“Not exactly,” Alex began pacing, “But it’s going to sound just about as crazy.”

“I’m listening,” Shirley sighed, and Alex smiled.

“We’re going to need more fire extinguishers.”


The crowd downstairs had quieted. Dusk was falling. Occasionally a voice would whine, “I’m so hungry…”

An ominous atmosphere settled on the office building.

The door at the bottom of the stairwell opened slightly, and Alex peered out.

“Ready, you two?”

Whether or not Bob and Shirley nodded remains unknown, but Alex didn’t care.

“Hey, zombie scum! Come and get me!” he shrieked, his voice cracking, and he sprinted headlong from the stairwell across the office, toward the back door.

“I’m so hungry,” one of the strange voices cried, and a figure stumbled after Alex. It was soon joined by more.

Bob and Shirley watched as the first floor emptied, then snuck out into the demolished area.

Each was brandishing a fire extinguisher, and had another crudely strapped to their back with duct tape.

A movement in the corner caught Bob’s attention, and he started, aiming the extinguisher at it.

“I’m so hungry?” a voice whined, and a shape stepped out of the shadows.

Shirley gasped.

It was a woman, dressed in jeans and a camisole—but she didn’t have eyes.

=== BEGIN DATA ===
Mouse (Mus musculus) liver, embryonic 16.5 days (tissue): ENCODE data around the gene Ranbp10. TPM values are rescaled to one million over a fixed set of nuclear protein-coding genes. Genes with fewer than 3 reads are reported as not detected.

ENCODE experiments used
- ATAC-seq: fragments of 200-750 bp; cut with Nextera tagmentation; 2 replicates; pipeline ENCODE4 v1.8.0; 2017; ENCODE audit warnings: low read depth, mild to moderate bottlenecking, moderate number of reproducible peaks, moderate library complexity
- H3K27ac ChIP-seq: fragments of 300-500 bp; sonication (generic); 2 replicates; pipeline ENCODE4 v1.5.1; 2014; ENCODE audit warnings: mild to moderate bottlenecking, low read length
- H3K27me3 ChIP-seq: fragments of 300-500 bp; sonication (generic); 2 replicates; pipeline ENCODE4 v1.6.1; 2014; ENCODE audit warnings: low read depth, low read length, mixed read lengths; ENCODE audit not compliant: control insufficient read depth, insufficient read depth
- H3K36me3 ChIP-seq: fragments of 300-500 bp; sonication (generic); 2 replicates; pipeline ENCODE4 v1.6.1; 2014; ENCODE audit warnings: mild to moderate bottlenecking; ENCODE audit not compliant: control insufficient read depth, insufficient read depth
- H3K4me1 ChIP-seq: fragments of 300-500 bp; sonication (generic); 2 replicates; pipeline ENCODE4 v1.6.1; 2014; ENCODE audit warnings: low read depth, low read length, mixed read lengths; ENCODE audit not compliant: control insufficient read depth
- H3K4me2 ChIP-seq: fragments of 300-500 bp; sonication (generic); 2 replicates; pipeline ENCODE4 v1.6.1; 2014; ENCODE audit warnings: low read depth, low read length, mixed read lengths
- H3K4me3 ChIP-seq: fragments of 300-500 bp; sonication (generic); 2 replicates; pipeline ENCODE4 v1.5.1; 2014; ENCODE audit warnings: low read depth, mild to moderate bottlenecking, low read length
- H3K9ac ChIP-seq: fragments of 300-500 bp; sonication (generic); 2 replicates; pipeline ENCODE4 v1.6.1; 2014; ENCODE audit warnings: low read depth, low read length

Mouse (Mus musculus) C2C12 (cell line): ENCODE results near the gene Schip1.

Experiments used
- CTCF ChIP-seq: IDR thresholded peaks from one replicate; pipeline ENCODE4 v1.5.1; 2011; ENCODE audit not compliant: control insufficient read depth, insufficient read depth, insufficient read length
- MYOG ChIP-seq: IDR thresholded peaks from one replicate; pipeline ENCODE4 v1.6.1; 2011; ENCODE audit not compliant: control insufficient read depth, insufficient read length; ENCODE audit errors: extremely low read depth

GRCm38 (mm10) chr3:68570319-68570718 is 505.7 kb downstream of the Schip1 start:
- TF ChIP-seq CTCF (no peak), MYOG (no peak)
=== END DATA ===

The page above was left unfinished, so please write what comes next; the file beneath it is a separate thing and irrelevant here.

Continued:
Again, to be continued– but I don’t think I shall be posting anymore direct excerpts. I can’t give away plot details, of course– and there’s a doozy of a plot detail in the very next sentence.



Bob pt. 6 and an announcement concerning Bob.

The front door slammed.

“Hello?” the voice called out again.

Shirley grabbed Bob’s hand and dragged him toward the first door that presented itself– a conference room.

They sneaked in and closed the door gently. Bob collapsed on the floor, gasping. He felt around in his pockets for his inhaler as Shirley cautiously peered out the tiny window.

She started and ducked as a shadow went by the window. The voice outside was grumbling to itself. Bob took a deep breath.

“Could’ve sworn I head voices in here that weren’t freaky,” it suddenly shouted.